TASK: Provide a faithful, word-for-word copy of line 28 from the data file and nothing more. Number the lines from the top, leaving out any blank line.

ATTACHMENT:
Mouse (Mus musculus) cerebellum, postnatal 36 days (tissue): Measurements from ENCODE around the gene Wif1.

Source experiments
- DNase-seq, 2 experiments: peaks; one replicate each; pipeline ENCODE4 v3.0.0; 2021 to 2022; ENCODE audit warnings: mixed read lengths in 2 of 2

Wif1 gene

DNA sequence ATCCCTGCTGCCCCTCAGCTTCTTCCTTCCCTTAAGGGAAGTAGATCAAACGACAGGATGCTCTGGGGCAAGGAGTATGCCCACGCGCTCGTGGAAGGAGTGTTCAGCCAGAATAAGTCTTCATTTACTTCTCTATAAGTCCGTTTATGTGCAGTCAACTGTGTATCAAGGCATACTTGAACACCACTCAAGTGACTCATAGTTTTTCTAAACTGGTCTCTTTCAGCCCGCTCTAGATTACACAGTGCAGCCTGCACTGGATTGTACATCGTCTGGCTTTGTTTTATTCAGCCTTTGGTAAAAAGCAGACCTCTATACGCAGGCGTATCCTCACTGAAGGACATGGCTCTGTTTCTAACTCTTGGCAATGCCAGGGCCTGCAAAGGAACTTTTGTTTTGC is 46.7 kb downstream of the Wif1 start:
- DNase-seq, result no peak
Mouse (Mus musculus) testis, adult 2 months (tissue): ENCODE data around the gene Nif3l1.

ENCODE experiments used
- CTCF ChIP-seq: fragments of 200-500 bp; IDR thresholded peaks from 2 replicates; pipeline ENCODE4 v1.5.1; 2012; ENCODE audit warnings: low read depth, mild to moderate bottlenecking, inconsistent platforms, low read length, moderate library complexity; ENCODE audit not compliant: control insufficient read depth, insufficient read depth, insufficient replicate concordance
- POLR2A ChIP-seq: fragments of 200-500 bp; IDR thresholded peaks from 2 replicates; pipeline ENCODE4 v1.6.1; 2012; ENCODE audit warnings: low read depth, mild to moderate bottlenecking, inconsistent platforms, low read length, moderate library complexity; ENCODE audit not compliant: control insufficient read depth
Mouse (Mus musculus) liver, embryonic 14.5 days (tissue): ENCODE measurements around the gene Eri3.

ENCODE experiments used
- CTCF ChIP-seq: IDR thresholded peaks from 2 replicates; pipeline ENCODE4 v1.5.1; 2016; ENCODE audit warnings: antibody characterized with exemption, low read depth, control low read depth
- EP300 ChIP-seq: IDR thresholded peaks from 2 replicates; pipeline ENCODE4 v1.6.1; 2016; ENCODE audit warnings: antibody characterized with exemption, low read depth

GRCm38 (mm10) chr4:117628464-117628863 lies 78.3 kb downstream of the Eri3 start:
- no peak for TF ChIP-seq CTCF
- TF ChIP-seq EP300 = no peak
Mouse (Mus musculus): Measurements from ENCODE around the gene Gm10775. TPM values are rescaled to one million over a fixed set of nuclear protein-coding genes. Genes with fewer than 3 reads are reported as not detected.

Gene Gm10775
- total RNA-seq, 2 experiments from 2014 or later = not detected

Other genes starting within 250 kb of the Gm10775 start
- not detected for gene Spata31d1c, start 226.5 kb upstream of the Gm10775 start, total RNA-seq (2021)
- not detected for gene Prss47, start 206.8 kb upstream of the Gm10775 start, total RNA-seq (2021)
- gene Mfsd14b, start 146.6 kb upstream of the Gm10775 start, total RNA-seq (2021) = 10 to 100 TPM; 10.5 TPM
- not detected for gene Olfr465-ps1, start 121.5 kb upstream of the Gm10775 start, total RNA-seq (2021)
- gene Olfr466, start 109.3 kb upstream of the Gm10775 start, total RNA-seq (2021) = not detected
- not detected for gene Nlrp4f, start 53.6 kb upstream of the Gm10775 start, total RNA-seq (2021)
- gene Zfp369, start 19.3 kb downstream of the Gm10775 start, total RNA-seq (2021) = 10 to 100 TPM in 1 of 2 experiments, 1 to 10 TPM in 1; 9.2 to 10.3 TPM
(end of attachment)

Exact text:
- gene Zfp369, start 19.3 kb downstream of the Gm10775 start, total RNA-seq (2021) = 10 to 100 TPM in 1 of 2 experiments, 1 to 10 TPM in 1; 9.2 to 10.3 TPM